updated 4/15/2011 9:43:33 AM ET 2011-04-15T13:43:33

President Barack Obama said Thursday that Republicans who are sowing doubts about whether he is American-born may gain politically in the short term by playing to their constituencies but will have trouble when the general election rolls around.

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Obama says that's because most people are confident that he was born where he says he was — in Hawaii — and are more worried about gasoline prices and unemployment than conspiracy theories or birth certificates.

The president spoke in an interview with ABC News.

State officials long have certified that Obama was born in Hawaii. But Donald Trump, the real estate tycoon and possible Republican presidential candidate, has revived questions about Obama's place of birth.

Video: Trump keeps pressure on 'birther' debate (on this page)

So-called "birthers" have argued since the last presidential election that Obama is ineligible for the nation's highest elected office because he was actually born in Kenya, his father's homeland.

Story: Ariz. Legislature OKs presidential 'birther' bill

Hawaii officials have repeatedly confirmed Obama's citizenship, and his Hawaiian birth certificates have been made public.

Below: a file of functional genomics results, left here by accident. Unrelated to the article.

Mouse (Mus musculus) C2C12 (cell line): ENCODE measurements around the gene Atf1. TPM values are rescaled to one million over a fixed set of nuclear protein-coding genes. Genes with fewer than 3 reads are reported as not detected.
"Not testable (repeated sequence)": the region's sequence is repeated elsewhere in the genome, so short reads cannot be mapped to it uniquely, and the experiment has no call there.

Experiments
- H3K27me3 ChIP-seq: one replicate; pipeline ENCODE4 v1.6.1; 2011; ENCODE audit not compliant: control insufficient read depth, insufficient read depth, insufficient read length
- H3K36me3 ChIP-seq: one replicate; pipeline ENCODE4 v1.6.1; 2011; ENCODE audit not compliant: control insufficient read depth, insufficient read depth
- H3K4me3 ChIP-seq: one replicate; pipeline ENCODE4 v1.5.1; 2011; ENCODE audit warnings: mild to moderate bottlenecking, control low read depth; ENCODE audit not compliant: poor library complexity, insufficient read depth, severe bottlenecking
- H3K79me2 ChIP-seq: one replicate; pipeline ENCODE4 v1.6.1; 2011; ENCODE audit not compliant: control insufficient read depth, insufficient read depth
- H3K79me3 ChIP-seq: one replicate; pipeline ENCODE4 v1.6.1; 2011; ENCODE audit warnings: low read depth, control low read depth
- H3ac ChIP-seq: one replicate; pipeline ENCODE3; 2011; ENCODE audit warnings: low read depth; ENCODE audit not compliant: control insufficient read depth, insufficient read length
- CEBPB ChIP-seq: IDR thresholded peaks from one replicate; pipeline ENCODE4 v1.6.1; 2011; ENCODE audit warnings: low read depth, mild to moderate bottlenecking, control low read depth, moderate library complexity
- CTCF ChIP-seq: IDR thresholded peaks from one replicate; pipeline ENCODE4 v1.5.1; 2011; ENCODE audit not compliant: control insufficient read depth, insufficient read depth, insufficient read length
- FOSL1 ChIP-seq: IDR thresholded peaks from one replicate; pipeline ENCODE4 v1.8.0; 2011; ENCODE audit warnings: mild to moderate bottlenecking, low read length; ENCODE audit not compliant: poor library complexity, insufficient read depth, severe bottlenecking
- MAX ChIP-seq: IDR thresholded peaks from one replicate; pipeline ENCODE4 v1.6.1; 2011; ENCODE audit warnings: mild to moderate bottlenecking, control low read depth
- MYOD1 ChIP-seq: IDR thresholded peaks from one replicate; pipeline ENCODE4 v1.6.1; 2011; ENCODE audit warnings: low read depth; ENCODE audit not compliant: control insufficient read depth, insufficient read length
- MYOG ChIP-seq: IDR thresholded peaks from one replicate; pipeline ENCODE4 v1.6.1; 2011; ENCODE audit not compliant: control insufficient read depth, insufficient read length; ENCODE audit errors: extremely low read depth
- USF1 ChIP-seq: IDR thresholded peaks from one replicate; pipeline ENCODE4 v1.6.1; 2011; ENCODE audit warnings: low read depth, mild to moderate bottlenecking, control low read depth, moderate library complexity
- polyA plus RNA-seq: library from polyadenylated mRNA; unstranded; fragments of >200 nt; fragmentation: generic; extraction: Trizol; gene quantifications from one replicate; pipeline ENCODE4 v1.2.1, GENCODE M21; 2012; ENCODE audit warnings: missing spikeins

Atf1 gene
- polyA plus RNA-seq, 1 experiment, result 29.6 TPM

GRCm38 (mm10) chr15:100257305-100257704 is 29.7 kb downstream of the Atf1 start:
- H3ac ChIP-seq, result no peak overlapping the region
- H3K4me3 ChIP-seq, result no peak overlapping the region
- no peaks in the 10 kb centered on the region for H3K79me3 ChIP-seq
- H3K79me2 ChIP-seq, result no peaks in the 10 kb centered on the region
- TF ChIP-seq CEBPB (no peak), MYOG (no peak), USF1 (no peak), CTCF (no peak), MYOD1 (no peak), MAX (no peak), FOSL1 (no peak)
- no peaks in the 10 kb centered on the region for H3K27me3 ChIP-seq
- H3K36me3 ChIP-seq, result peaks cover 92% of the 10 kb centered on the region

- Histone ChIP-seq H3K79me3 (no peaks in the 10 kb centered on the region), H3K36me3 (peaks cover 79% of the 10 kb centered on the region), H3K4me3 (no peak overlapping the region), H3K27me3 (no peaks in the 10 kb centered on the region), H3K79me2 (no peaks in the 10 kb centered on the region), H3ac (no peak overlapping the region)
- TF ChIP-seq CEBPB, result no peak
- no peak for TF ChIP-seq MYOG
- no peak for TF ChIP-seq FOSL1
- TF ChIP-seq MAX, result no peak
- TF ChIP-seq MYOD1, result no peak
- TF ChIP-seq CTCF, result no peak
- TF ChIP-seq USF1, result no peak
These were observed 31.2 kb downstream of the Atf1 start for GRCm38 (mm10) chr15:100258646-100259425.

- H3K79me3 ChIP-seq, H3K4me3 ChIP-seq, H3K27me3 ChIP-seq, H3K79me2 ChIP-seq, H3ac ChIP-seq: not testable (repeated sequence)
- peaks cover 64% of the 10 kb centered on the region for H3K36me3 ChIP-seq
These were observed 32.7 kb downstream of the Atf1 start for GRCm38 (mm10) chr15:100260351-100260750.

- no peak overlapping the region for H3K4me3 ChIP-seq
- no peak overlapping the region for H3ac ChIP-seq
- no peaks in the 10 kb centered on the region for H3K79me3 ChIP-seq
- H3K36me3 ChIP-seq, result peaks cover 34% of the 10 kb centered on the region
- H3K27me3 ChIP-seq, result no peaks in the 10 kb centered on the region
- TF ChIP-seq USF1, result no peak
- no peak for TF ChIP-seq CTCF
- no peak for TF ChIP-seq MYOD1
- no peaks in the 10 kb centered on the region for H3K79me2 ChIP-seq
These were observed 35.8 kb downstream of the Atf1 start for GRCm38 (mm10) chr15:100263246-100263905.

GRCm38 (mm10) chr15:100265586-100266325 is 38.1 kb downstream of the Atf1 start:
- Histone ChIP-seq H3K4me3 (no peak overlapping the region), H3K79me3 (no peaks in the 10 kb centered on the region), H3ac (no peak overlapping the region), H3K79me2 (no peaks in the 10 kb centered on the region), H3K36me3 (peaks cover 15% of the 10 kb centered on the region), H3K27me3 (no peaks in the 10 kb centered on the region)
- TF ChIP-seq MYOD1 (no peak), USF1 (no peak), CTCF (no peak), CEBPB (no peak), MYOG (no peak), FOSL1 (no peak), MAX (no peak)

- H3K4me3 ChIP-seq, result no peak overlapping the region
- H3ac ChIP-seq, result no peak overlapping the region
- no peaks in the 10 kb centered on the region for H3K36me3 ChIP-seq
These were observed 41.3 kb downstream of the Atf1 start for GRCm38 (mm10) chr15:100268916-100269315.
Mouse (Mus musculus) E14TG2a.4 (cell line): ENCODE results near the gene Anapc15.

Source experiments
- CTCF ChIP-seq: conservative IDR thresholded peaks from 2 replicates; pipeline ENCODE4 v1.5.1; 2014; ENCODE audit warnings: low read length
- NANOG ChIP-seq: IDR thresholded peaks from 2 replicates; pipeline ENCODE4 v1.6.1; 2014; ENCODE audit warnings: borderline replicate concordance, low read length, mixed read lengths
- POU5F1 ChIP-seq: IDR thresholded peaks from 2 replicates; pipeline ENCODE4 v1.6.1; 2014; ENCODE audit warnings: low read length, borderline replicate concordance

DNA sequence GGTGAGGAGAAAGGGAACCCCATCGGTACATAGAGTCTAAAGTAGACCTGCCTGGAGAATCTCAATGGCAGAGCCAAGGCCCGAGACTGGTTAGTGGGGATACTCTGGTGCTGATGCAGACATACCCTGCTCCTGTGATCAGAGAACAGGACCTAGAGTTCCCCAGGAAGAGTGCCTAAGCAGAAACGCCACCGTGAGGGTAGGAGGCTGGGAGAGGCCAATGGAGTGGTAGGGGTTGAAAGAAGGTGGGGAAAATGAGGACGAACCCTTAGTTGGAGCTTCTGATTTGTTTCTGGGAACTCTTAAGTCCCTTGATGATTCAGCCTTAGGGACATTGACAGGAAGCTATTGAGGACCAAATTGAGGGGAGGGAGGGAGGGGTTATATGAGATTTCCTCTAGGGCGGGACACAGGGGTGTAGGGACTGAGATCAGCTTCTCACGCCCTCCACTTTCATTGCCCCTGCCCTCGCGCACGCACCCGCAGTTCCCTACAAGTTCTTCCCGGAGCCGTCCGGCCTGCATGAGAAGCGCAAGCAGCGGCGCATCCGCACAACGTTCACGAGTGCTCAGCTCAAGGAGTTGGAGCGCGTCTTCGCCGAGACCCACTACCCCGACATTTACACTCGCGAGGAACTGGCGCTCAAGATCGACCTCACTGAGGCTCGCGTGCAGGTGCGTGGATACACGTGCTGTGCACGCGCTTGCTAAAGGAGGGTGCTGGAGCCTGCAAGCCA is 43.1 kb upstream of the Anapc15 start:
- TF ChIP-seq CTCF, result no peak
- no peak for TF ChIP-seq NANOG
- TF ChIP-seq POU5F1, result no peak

Obama says Republican efforts to go after him in a politically expedient way create problems for them.

The president joked about the "birther" issue at a fundraiser Thursday night in his hometown of Chicago. As he described his deep roots in the city, he noted, "I wasn't born here" — referring to Chicago. Then the president paused and chuckled as the crowd at Navy Pier broke into knowing laughter.

"Just want to be clear — I was born in Hawaii," the president said to more laughter.

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Meanwhile, the Arizona Legislature gave final approval Thursday to a proposal that would require Obama and other presidential candidates to prove they are U.S. citizens before their names can appear on the state's ballot.

Arizona would become the first state to require such proof if Gov. Jan Brewer signs the measure into law.

Thirteen other states have considered similar proposals this year.

Copyright 2011 The Associated Press. All rights reserved. This material may not be published, broadcast, rewritten or redistributed.

Video: Trump keeps pressure on 'birther' debate


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